She She Pop
Work for Live Art Denmark
2005: “Warum tanzt ihr nicht?” at Berliner Luft 2 in Kanonhallen
Warum tanzt ihr nicht?
The ballroom is a promise, a place of great anticipations and secret desires and – as desires so often do not suffice – a place of hidden plans, old and new strategies and their spectacular staging.
She She Pop turned the theatre space into a dance floor and showed the ballroom with all its myths as a pitfall of pathetically exaggerated expectations. Fantasy and reality diverged dramatically: Every dancer – prom queen, wallflower, gentleman or gate crasher – was caught in their role.
The audience moved back and forth between the ballroom and a video lounge where the performers’ private confessions to a live camera were projected: they may watch the other dancers or invite each other to dance, they may identify with the fantasies of the performers or even try to fulfil them! Whatever they decide to do – either in close encounter on the dance floor or from a reserved view outside in the video lounge – they become participating witnesses of hopeless situations and glorious triumph.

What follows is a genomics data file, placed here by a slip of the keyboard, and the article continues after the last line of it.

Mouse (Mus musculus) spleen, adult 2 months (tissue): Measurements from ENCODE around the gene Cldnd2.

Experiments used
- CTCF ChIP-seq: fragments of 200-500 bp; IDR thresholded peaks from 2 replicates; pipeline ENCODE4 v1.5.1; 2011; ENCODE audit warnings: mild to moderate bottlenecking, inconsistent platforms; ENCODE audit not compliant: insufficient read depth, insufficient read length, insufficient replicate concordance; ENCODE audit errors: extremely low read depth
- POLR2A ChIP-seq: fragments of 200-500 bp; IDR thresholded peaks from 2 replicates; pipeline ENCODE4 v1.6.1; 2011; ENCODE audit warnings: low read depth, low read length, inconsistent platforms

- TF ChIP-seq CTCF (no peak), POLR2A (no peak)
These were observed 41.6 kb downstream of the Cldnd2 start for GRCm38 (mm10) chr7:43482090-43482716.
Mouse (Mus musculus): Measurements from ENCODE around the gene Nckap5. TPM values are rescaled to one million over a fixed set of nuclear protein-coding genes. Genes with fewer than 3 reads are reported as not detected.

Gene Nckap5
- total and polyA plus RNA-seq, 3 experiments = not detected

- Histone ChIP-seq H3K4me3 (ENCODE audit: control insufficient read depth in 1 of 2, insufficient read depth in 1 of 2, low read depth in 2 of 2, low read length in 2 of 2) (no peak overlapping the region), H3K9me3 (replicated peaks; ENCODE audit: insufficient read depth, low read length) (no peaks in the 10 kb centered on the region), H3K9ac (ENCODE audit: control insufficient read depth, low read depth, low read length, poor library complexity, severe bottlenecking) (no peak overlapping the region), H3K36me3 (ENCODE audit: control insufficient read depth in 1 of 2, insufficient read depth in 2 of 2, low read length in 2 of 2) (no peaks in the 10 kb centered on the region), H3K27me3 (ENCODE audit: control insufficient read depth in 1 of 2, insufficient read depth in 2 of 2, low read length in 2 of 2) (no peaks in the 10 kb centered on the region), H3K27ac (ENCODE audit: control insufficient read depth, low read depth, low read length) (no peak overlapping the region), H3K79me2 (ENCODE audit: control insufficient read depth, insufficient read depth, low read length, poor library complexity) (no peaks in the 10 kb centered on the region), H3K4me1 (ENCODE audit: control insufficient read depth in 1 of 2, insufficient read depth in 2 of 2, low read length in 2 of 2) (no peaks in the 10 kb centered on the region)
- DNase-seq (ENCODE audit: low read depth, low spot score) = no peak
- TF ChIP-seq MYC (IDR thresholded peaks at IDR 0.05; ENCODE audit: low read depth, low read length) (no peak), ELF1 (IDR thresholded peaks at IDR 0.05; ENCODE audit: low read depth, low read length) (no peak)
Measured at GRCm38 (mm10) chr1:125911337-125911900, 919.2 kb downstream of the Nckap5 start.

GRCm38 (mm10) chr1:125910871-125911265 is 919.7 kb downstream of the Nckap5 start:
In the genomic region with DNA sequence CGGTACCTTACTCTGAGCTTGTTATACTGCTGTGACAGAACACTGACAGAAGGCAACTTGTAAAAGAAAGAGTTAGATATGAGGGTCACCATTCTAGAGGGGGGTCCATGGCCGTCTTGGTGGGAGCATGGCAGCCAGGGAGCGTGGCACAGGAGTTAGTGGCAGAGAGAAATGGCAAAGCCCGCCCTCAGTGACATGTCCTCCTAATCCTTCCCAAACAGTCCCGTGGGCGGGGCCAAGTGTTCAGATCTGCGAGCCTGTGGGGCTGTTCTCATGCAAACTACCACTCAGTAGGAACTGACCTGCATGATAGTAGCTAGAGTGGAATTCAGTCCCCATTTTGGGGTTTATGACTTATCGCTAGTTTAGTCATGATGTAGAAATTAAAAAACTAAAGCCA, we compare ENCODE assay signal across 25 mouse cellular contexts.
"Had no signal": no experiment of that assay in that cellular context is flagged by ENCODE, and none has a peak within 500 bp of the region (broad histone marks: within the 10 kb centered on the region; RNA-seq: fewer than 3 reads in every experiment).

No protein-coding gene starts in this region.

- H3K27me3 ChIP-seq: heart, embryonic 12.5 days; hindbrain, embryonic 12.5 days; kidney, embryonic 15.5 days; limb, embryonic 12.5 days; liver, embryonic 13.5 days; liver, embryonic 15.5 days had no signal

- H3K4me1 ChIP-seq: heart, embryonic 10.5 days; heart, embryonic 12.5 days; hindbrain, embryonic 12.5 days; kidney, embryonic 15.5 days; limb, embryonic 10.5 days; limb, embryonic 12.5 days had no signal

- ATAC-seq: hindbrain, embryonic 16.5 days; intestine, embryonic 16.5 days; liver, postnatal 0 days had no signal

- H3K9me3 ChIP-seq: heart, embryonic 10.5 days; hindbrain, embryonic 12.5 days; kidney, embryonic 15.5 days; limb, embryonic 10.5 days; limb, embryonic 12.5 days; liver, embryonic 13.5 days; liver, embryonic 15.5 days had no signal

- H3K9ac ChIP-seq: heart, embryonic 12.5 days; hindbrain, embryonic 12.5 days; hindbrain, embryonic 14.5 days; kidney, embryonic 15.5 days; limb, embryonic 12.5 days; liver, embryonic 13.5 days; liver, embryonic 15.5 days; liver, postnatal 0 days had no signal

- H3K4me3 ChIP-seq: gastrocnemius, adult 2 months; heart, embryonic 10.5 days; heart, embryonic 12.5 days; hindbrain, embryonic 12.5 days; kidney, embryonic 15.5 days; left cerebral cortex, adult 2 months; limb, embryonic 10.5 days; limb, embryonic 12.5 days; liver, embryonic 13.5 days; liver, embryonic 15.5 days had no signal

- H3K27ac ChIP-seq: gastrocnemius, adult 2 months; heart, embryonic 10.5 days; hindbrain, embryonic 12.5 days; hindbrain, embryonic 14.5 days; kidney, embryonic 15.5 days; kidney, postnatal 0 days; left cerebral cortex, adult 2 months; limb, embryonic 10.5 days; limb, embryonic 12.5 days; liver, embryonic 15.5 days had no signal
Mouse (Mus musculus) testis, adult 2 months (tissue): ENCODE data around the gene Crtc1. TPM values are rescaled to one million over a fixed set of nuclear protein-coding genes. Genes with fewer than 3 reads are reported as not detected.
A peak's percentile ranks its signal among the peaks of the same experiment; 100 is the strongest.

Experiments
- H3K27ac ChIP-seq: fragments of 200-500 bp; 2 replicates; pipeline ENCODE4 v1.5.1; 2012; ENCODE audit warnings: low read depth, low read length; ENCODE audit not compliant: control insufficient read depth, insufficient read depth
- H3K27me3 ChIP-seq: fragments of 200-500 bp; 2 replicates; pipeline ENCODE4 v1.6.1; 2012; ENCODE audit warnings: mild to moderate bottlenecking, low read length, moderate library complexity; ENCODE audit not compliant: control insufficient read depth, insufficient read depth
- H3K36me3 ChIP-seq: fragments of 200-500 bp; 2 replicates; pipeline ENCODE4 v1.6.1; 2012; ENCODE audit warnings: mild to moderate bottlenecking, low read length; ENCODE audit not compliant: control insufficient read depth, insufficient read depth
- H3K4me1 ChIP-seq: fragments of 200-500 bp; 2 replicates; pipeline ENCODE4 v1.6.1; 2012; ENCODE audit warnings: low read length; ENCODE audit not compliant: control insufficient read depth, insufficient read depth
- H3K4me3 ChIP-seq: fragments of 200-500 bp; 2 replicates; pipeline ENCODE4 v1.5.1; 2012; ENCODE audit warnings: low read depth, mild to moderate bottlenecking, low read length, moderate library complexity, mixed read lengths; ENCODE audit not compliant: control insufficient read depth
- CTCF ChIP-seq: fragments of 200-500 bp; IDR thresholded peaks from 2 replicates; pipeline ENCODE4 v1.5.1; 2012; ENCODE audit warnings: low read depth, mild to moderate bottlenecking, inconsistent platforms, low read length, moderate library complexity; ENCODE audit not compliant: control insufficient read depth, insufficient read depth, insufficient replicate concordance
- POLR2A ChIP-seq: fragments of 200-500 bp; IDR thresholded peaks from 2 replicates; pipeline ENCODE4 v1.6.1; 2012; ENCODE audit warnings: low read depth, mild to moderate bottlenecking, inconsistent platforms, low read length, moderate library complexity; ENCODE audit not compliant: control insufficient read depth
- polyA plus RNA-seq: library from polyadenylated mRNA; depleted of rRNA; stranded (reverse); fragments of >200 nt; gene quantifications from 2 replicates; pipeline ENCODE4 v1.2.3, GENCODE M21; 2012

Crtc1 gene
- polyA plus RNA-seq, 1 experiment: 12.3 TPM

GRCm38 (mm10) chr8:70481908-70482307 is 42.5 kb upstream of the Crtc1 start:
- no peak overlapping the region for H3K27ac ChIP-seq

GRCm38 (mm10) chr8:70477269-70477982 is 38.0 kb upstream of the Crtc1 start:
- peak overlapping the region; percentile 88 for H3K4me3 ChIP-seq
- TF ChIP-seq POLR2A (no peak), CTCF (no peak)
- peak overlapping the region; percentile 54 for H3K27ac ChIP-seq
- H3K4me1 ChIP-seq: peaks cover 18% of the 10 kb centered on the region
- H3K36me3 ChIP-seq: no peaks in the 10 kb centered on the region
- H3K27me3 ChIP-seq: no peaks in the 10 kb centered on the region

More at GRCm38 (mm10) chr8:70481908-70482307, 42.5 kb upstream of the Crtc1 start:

About the Artists
She She Pop is a performance collective that was founded in the 90s at the Giessen Institute for Applied Theatre Studies. Its members are Sebastian Bark, Johanna Freiburg, Fanni Halmburger, Lisa Lucassen, Mieke Matzke, Ilia Papatheodorou, Berit Stumpf and Elke Weber.
The members of the group are predominantly women and they work as a collective. The performers see themselves as authors, dramaturges and practitioners of their stage art. The inclusion of their own autobiographies is above all the method and not the purpose of their work.
The result is a form of theatre firmly committed to experimentation. The stage is always a place of intense publicness. Here, decisions are made, ways of speaking and social systems are tested, and speech gestures and social rituals are tried, rehearsed or discarded. She She Pop sees its task as a search to find the social limits of communication – and to go beyond the protective space of the theatre, in both specific and artistic terms.
Read more about their current work on their website.